We made it back home before 8 PM Thanksgiving night--a perfect time for Wifey to hit the hay in preparation for getting back up at 4AM for some frenetic Black Friday shopping. So at a few minutes in front of 4AM she got up and was out the door by 4:30. I laid in bed until close to 6 when the phone suddenly rang. Of course, I thought that it was Wifey wanting to get my opinion about something she was thinking about buying. But it wasn't her; it was my eldest brother. He called to tell me that Dad had not survived the transfusion. What else could I do after getting that bad news but call Wifey? The Black Friday shopping came to an abrupt halt.
By Saturday, the funeral plans were made and the following Tuesday we headed back to Kansas. The temperature that morning was in the lower twenties when we left Jefferson City--nearly 40 degrees cooler than our excursion just six days earlier. Instead of borrowing the Altima again, we rented a 2013 Kia Optima. (I have never driven a brand-new car before so that was an interesting and thought-provoking experience!)
Dad's visitation was Tuesday night and the funeral was on Wednesday afternoon. Both took place in the first church that our family attended when we moved back to Kansas from Florida in 1968. Needless to say, it felt very strange to talk to people who said they remembered me when I was only "this" tall. It was also amazing to see three of our Jefferson City current-home church pastors walk in the door Tuesday night! It was a great blessing to have those three men there praying with us at that time!
About 30 minutes before the funeral on Wednesday, my oldest niece Sarah (who's been battling a rare form of intestinal cancer since last Spring) arrived. She was in a wheelchair. It was the first time I had seen her in at least three years. During the funeral service, I glanced a few times over at her and it looked like her head was bowed as if in prayer. After the funeral I found out that the plan was for her to go very soon to the Cancer Treatment Center of America facility located in the Chicago area. I've heard many good things about the CTCA and was hopeful that they would know what to do for her.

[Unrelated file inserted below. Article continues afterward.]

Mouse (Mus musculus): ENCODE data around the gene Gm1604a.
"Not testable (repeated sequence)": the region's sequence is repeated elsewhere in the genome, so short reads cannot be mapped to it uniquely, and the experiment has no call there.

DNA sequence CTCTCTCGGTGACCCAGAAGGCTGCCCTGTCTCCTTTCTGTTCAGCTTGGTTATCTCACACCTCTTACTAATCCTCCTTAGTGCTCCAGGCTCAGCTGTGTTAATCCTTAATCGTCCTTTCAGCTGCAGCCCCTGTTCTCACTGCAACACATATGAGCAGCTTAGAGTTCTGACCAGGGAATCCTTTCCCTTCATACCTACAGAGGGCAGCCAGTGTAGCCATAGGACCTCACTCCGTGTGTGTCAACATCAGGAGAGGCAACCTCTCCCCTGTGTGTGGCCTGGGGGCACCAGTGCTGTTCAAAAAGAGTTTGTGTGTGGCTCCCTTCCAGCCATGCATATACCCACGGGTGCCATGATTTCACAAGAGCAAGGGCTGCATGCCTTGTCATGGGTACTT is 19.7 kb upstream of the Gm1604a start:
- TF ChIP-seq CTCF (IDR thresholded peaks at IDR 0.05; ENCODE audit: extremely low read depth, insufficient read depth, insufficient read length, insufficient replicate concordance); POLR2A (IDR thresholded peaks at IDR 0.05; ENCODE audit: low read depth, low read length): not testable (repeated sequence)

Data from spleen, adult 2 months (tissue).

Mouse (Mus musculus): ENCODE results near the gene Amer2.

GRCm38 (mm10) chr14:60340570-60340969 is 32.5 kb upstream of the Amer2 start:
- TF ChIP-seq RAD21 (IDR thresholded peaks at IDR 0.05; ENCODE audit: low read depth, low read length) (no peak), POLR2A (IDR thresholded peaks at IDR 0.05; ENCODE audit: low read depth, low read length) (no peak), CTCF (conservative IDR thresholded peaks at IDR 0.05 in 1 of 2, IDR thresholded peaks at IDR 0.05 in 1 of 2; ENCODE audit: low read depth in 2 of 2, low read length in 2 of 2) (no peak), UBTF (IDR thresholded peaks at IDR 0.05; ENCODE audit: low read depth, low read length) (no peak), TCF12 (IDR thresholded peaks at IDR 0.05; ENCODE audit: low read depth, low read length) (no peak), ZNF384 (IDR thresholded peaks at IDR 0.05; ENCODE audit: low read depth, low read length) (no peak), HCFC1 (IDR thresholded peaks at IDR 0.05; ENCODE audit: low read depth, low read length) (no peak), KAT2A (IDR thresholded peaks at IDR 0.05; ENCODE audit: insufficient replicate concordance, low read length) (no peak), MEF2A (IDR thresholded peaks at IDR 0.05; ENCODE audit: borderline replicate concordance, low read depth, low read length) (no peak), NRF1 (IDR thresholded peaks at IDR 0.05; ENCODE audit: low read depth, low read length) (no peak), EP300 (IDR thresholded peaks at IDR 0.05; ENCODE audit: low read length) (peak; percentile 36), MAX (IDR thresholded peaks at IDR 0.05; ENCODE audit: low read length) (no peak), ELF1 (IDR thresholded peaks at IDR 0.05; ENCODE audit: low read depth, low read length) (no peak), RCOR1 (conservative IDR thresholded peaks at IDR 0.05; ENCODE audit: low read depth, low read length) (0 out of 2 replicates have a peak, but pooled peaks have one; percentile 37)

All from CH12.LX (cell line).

At the sun-lit but windy gravesite service, Mom was asked if she wanted to say anything and yes, she certainly did. She said that she felt very blessed to have such wonderful children, grandchildren and even great-grandchildren. By 3:30 Wednesday afternoon, we were leaving Kansas and headed for Jefferson City.
In less than a week's time, we had made two trips to Kansas in two different vehicles but for two related events. Three days ago I got an email from Sarah's dad (my oldest brother) and the CTCA people in Chicago said they were not able to do anything for Sarah that had already been done. He wrote that she promptly informed them to unplug her so she could go back to Kansas.
I told Wifey last night that I do not want to go back to Kansas for another funeral. She replied that God is a miracle-worker and that we should continue to pray for Sarah's complete healing. I had to agree. What else could I say?
Dad's sudden departure from this world and Sarah's serious and now somewhat-terminal condition have made the 2012 holiday season one destined for somber reflection. The head pastor at our church has been preaching a series on The End Times (the rapture of the church, etc.). And of course people around the world continue to over-react to this wacky Mayan calendar thing!
Like I wrote at the beginning: what doesn't kill you ...